Would You Snack on Maggots in Order to Survive?

Adventurer Bear Grylls tackles situations that would force most people into an immediate panic, like having to cross piranha-infested rivers or fighting off a grizzly bear. The Discovery Channel star demonstrates all types of survival techniques on his popular show "Man vs. Wild," which has its season premiere on Friday.

Now the man who became one of youngest climbers ever to reach Mount Everest's summit teaches readers some of his grizzly techniques in his new book "From Man Vs. Wild: Survival Techniques from the Most Dangerous Places on Earth."

Whether it's snacking on maggots; learning how to build a shelter for yourself in the snow or figuring out how to use your own urine to cool yourself down, Grylls takes on nature's extremes and tells you how to survive them. The book allows readers to be armchair adventurers — even if they can't muster up the courage to actually take on such rugged terrain.

Read an excerpt of Grylls' book below.

Click here to visit Bear Grylls Web site.


Did you know that the arctic ground squirrel is the only known mammal capable of lowering its body temperature to below freezing? Or that a ladybug's bright colors are a potent warning, and that when disturbed it secretes oily foul-smelling yellow blood from its legs to deter predators?

Nowadays people refer to the natural world as "wilderness," as if nature is somehow wild and unkempt, out of control and confused. But it is not. In fact the more I learn about the natural world, the more I realize that nature is the one part of life that actually has order; when you take time to look under the surface of the plant or animal kingdom or at bugs, you see a silent world, forever moving, growing, changing, all together and in unison.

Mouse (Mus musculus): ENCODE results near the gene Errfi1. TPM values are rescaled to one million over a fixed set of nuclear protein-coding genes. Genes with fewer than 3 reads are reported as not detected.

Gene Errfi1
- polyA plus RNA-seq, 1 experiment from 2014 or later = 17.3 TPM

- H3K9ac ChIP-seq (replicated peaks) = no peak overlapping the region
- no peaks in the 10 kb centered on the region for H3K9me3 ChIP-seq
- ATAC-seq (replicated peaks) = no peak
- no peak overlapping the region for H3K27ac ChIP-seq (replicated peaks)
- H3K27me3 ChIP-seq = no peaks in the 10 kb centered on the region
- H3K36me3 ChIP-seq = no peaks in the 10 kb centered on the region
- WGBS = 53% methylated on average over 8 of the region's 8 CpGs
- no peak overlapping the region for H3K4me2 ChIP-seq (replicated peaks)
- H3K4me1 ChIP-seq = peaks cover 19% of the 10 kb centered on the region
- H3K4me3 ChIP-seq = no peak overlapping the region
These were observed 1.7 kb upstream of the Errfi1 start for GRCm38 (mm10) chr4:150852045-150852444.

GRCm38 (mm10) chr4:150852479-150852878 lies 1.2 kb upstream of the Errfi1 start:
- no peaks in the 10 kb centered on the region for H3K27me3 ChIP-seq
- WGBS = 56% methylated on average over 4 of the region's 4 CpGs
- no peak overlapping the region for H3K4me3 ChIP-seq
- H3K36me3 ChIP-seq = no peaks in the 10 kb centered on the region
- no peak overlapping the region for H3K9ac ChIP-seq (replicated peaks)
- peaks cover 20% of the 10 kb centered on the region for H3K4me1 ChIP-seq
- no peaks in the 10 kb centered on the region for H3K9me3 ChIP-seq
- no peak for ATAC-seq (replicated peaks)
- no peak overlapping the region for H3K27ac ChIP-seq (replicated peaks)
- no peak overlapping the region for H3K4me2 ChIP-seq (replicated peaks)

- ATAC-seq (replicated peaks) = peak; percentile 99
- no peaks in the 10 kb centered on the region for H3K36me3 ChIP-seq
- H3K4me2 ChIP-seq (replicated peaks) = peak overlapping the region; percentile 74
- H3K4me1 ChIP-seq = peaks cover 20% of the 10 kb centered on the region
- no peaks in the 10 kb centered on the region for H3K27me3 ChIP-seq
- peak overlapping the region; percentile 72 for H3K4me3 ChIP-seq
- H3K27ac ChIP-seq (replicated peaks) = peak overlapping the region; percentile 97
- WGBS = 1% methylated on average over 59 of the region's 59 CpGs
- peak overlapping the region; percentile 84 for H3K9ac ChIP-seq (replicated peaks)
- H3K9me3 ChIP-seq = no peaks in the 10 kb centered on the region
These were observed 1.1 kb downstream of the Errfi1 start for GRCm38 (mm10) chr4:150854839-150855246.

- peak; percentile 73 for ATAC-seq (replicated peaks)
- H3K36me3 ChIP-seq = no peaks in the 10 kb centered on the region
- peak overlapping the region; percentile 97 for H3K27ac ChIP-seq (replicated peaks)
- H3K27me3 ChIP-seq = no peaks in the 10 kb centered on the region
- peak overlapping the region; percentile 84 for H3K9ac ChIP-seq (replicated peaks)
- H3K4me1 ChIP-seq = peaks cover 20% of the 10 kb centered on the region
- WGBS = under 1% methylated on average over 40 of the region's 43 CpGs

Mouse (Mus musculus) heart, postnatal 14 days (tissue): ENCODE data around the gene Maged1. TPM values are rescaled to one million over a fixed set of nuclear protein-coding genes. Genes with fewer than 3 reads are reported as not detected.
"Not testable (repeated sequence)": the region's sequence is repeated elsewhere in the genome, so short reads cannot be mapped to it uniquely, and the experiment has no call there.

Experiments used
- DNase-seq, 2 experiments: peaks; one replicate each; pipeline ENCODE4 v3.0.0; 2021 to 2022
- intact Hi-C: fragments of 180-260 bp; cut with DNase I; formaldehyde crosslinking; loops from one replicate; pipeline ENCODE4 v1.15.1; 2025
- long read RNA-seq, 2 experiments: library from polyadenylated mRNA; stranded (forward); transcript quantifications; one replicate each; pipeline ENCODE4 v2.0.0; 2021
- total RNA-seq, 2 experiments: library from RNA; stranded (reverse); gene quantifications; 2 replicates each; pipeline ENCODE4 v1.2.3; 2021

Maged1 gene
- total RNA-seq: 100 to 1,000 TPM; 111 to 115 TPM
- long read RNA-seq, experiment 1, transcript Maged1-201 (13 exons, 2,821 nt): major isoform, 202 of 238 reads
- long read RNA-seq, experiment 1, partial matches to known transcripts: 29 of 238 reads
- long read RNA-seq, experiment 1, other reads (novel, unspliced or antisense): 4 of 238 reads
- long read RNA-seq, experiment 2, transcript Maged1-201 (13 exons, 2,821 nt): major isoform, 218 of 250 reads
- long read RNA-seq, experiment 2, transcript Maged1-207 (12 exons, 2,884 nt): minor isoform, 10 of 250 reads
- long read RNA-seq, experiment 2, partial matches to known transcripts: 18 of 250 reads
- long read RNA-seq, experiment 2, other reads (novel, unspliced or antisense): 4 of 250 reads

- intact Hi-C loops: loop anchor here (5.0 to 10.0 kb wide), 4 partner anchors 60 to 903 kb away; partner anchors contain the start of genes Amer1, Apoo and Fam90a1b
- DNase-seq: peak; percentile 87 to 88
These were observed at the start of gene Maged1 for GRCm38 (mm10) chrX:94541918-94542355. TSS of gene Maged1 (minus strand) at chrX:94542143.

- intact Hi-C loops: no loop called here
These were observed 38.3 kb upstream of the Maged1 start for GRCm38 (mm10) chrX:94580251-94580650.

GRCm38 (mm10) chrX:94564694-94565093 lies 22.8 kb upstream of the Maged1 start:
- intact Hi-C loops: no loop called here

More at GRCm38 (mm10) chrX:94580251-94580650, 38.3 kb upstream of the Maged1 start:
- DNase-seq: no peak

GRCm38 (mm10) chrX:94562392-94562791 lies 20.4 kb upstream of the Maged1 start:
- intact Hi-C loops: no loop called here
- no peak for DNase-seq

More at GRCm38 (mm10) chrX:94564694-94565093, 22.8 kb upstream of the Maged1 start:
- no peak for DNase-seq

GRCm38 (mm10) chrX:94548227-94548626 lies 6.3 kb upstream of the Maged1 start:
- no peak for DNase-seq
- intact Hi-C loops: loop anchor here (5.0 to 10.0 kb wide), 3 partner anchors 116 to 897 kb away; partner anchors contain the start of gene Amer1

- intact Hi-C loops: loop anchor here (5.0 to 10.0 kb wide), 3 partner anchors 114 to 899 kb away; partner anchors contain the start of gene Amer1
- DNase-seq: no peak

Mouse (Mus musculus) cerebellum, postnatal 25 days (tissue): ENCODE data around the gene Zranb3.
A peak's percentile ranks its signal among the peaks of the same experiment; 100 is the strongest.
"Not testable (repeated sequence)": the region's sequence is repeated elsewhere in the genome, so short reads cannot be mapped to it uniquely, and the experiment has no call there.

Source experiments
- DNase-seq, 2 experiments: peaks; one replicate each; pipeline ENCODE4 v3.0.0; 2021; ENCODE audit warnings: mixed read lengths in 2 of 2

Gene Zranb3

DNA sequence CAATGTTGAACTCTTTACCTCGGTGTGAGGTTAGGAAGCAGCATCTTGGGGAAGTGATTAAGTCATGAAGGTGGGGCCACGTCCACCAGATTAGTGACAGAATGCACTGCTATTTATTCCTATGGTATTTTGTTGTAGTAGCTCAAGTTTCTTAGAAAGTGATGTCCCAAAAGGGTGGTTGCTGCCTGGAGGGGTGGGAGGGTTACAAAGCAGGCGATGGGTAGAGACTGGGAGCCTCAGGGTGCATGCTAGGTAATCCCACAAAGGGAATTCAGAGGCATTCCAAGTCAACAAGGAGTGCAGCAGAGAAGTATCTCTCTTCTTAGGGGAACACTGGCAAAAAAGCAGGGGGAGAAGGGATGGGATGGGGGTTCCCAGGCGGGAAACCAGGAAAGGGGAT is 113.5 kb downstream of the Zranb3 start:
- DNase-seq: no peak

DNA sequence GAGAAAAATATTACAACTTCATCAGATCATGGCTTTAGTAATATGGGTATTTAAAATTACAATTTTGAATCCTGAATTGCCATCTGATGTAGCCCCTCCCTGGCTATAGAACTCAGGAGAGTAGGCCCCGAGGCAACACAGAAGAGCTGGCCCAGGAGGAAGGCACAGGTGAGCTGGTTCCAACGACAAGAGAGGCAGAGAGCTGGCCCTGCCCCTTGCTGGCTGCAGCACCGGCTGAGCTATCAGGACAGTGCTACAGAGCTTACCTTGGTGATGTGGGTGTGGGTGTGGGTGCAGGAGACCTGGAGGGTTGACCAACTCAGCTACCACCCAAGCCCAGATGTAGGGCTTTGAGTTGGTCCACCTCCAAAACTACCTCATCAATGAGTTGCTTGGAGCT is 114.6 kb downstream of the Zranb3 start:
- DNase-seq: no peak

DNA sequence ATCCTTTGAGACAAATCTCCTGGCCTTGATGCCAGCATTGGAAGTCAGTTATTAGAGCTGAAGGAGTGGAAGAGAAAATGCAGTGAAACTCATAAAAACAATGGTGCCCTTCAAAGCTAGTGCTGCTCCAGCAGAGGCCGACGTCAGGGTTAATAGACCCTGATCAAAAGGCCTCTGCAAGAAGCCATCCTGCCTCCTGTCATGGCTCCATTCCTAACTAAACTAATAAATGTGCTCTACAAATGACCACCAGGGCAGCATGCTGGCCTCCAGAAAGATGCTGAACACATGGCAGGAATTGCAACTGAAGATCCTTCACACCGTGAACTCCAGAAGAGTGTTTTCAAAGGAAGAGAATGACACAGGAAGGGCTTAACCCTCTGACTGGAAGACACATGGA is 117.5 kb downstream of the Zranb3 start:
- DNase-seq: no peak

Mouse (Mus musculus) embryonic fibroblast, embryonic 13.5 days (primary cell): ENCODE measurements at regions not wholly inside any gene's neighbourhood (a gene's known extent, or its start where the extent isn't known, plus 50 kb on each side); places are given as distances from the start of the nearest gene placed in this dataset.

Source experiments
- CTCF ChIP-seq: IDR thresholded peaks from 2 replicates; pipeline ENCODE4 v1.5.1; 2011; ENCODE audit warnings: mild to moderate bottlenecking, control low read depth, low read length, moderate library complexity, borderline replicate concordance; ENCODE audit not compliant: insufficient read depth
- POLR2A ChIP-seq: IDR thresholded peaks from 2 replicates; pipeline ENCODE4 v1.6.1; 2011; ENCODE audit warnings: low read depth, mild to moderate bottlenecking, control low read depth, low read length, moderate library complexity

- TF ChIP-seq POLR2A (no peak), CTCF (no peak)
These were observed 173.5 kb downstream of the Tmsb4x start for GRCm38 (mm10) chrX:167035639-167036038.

The irony is that our man-made world is the real "wilderness"; only in nature is there any sense of genuine harmony. Wherever you look in man's domain there is disunity and a lack of purpose: on the big scale as nation is pitted against nation, race against creed; and on the small, as companies pollute rivers and individuals dump rubbish on roadsides. This is the real "wilderness" and disharmony in our lives. Wilderness is what we have made and abused all around us. In nature, however, there is none of this; there is no greed, no waste, no envy. And it is in this nature that the real miracles of life occur.

The snowdrops survive because the snow insulates them against the frost. Naked man would die in such snow in a matter of minutes. I have seen puffins flapping awkwardly among icebergs and gale-force-nine Arctic waves during a torrential storm, but apparently loving every minute of it. We were over 500 miles from land. My team and I were in a little rigid inflatable boat with all the latest equipment and technology and dry suits, but it was we who were about to die of cold and terror, not them. The natural world is, in every way, bigger, better, cleverer, and stronger than us.

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